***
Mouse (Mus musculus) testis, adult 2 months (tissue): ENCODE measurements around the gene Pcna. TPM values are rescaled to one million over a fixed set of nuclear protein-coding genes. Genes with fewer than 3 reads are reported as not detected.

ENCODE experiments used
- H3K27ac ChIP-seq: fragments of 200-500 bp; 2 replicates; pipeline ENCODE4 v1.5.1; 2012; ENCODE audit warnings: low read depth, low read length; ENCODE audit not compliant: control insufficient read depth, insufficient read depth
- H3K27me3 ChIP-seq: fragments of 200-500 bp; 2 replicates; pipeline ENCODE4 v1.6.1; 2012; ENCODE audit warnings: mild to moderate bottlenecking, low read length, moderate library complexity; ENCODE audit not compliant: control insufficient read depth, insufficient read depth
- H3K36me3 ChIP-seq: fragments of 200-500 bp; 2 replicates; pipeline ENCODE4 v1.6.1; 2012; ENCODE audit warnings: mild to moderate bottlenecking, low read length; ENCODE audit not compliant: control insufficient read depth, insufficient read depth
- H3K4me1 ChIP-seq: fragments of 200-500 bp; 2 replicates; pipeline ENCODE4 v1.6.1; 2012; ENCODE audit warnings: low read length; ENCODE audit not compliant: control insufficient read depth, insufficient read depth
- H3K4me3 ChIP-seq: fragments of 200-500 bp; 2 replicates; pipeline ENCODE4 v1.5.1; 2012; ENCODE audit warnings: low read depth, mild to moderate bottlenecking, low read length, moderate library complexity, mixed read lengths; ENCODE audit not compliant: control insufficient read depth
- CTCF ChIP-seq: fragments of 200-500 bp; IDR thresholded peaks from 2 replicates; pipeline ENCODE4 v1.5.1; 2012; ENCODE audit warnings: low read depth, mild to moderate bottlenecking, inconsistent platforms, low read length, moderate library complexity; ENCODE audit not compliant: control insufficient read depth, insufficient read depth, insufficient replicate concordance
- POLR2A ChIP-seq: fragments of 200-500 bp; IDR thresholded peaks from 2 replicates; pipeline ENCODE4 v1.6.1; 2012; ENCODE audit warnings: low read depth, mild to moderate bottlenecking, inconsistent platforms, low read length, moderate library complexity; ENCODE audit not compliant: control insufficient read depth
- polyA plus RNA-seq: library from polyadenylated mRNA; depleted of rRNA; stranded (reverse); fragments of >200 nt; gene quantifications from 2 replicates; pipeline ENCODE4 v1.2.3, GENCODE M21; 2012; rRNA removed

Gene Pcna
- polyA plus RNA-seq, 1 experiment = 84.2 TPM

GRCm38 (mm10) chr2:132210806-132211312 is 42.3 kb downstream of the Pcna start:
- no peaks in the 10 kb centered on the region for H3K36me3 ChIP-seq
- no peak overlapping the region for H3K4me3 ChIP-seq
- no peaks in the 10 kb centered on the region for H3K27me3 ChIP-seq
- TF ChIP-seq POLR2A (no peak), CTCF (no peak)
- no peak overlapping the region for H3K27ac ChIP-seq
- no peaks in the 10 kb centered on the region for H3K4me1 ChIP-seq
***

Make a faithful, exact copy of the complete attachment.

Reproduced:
Mouse (Mus musculus) testis, adult 2 months (tissue): ENCODE measurements around the gene Pcna. TPM values are rescaled to one million over a fixed set of nuclear protein-coding genes. Genes with fewer than 3 reads are reported as not detected.

ENCODE experiments used
- H3K27ac ChIP-seq: fragments of 200-500 bp; 2 replicates; pipeline ENCODE4 v1.5.1; 2012; ENCODE audit warnings: low read depth, low read length; ENCODE audit not compliant: control insufficient read depth, insufficient read depth
- H3K27me3 ChIP-seq: fragments of 200-500 bp; 2 replicates; pipeline ENCODE4 v1.6.1; 2012; ENCODE audit warnings: mild to moderate bottlenecking, low read length, moderate library complexity; ENCODE audit not compliant: control insufficient read depth, insufficient read depth
- H3K36me3 ChIP-seq: fragments of 200-500 bp; 2 replicates; pipeline ENCODE4 v1.6.1; 2012; ENCODE audit warnings: mild to moderate bottlenecking, low read length; ENCODE audit not compliant: control insufficient read depth, insufficient read depth
- H3K4me1 ChIP-seq: fragments of 200-500 bp; 2 replicates; pipeline ENCODE4 v1.6.1; 2012; ENCODE audit warnings: low read length; ENCODE audit not compliant: control insufficient read depth, insufficient read depth
- H3K4me3 ChIP-seq: fragments of 200-500 bp; 2 replicates; pipeline ENCODE4 v1.5.1; 2012; ENCODE audit warnings: low read depth, mild to moderate bottlenecking, low read length, moderate library complexity, mixed read lengths; ENCODE audit not compliant: control insufficient read depth
- CTCF ChIP-seq: fragments of 200-500 bp; IDR thresholded peaks from 2 replicates; pipeline ENCODE4 v1.5.1; 2012; ENCODE audit warnings: low read depth, mild to moderate bottlenecking, inconsistent platforms, low read length, moderate library complexity; ENCODE audit not compliant: control insufficient read depth, insufficient read depth, insufficient replicate concordance
- POLR2A ChIP-seq: fragments of 200-500 bp; IDR thresholded peaks from 2 replicates; pipeline ENCODE4 v1.6.1; 2012; ENCODE audit warnings: low read depth, mild to moderate bottlenecking, inconsistent platforms, low read length, moderate library complexity; ENCODE audit not compliant: control insufficient read depth
- polyA plus RNA-seq: library from polyadenylated mRNA; depleted of rRNA; stranded (reverse); fragments of >200 nt; gene quantifications from 2 replicates; pipeline ENCODE4 v1.2.3, GENCODE M21; 2012; rRNA removed

Gene Pcna
- polyA plus RNA-seq, 1 experiment = 84.2 TPM

GRCm38 (mm10) chr2:132210806-132211312 is 42.3 kb downstream of the Pcna start:
- no peaks in the 10 kb centered on the region for H3K36me3 ChIP-seq
- no peak overlapping the region for H3K4me3 ChIP-seq
- no peaks in the 10 kb centered on the region for H3K27me3 ChIP-seq
- TF ChIP-seq POLR2A (no peak), CTCF (no peak)
- no peak overlapping the region for H3K27ac ChIP-seq
- no peaks in the 10 kb centered on the region for H3K4me1 ChIP-seq